BlueTarp's spending and delinquency chart, 2Q18
Courtesy of BlueTarp

Strong economics and optimistic customers helped drive BlueTarp Financial's Building Supply Index to record heights in the second quarter, the credit management company announced today. But it also noted that the percentage of accounts receivable dollars that are at least 60 days past due has risen 16% since the summer of 2017.

The index--based on public data such as consumer sentiment, building permits, and construction spending, along with proprietary data--hit a record 139.16, while the trailing 12-month average for this seasonally volatile index jumped to 132.48 from 130.91 in the first quarter. A value above 100 reflects healthy economic activity. BlueTarp bases its proprietary data on accounts with more than 120,000 customers that it manages for more than 2,000 construction supply stores nationwide.

BlueTarp survey results, 2Q18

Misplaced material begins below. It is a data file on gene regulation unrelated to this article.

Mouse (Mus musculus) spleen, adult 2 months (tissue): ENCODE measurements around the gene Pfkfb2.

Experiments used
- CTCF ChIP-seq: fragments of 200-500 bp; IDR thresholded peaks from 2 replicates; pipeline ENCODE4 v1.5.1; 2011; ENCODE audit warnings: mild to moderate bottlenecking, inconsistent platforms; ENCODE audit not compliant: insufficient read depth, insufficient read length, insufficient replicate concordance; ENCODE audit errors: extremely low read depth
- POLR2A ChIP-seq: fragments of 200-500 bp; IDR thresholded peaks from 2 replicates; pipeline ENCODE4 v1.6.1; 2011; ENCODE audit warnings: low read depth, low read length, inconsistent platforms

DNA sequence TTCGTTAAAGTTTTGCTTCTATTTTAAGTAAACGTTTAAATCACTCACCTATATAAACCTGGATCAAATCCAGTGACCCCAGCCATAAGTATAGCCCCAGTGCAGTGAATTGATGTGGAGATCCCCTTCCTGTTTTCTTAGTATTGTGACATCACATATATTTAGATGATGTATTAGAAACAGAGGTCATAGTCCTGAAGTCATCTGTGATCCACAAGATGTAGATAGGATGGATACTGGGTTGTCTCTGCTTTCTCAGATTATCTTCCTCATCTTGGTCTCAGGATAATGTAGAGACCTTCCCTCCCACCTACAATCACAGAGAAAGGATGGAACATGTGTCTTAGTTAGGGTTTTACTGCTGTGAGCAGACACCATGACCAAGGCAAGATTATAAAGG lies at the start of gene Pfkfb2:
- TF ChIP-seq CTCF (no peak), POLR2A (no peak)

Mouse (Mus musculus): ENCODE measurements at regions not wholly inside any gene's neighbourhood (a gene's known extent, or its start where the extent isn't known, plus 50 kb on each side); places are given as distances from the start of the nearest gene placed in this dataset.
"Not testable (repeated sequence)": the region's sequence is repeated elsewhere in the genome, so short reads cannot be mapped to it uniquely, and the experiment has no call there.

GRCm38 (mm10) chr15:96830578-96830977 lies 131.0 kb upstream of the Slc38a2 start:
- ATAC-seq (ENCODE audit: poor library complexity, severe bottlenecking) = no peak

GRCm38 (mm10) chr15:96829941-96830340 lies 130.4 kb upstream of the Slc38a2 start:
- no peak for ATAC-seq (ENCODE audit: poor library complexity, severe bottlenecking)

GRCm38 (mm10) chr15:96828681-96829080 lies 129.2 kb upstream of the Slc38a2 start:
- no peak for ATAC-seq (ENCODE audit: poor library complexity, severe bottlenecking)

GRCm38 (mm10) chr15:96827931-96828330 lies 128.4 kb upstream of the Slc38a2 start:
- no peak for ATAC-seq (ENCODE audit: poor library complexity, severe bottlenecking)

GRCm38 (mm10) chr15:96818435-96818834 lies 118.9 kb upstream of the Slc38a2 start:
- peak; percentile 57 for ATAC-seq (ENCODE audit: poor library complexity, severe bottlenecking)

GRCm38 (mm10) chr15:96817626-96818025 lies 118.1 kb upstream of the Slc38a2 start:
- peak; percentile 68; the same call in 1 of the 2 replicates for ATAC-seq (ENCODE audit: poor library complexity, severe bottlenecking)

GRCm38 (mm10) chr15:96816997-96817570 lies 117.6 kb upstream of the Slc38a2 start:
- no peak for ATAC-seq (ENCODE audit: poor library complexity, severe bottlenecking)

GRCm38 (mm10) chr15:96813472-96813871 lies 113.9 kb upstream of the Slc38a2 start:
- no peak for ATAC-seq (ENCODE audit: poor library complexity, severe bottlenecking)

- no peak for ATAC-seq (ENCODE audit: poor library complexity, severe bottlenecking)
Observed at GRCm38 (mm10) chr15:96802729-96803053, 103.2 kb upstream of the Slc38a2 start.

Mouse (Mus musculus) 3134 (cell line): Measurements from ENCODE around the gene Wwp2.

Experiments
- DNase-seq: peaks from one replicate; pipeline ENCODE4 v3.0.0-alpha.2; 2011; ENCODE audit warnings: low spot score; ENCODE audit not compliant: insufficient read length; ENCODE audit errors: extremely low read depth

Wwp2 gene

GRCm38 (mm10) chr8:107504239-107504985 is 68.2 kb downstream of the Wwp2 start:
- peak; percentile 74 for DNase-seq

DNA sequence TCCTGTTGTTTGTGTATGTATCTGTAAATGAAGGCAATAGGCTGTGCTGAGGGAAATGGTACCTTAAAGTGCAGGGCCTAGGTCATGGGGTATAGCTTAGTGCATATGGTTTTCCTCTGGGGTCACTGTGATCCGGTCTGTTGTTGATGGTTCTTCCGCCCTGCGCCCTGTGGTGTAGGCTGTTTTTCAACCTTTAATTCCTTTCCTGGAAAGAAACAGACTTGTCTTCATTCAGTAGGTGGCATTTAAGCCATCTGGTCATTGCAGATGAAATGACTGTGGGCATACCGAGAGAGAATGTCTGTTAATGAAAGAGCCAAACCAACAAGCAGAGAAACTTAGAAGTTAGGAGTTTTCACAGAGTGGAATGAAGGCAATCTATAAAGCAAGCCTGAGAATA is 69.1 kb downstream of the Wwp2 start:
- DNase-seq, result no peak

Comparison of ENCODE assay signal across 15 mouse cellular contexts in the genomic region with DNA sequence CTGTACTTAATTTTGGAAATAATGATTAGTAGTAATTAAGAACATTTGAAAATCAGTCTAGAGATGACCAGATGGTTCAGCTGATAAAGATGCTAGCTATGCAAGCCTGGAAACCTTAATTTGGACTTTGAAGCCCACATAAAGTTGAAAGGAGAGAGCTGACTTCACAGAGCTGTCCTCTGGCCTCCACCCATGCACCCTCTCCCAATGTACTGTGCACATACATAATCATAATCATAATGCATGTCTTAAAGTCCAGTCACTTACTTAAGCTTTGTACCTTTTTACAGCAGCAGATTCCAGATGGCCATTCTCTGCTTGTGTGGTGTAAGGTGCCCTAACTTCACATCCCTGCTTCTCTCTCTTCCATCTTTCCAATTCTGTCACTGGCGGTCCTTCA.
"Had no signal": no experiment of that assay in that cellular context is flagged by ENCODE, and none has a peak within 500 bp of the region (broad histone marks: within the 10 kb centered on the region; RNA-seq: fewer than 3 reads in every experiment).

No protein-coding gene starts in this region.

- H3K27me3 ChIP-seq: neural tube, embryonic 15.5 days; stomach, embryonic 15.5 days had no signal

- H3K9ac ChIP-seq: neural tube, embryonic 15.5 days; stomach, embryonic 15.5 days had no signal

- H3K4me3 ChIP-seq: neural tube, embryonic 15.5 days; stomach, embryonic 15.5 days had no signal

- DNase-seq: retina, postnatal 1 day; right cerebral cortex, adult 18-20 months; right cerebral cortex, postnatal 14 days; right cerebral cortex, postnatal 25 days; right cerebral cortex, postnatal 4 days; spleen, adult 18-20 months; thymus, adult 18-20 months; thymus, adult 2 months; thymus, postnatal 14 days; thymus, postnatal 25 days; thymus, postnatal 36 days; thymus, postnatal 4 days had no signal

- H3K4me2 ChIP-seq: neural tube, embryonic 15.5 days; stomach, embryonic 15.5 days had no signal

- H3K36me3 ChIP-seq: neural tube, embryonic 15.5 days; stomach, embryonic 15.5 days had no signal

Courtesy of BlueTarp

Consumer confidence is a big driver, as optimism about the U.S. economy has risen 7% year-over-year. But pros aren't far behind, as roughly three times as many respondents to a BlueTarp survey said in the second quarter that they were expecting more growth as opposed to a decline. More than half of the respondents said sales are up compared with this time last year.

Despite that rosy scenario, the percentage of accounts receivable dollars that are at least 60 days past due has gone up roughly one-sixth since 2017's second quarter, Portland, Maine-based BlueTarp found. “We continue to warn that elevated delinquencies are a danger to be heeded," president and CEO Scott Simpson said. "A shock to the system, whether from trade policy or other disruption, will transform these delinquencies into bad debts and bankruptcies. Prudent dealers and contractors should be preparing now for darker days to come.”

To help illustrate the situation, BlueTarp has for several years tracked pro contractors using an X-Y chart that takes account of both the amount of money pros spent and their delinquency rates. Most recently, both the size of spending and of delinquencies have risen.

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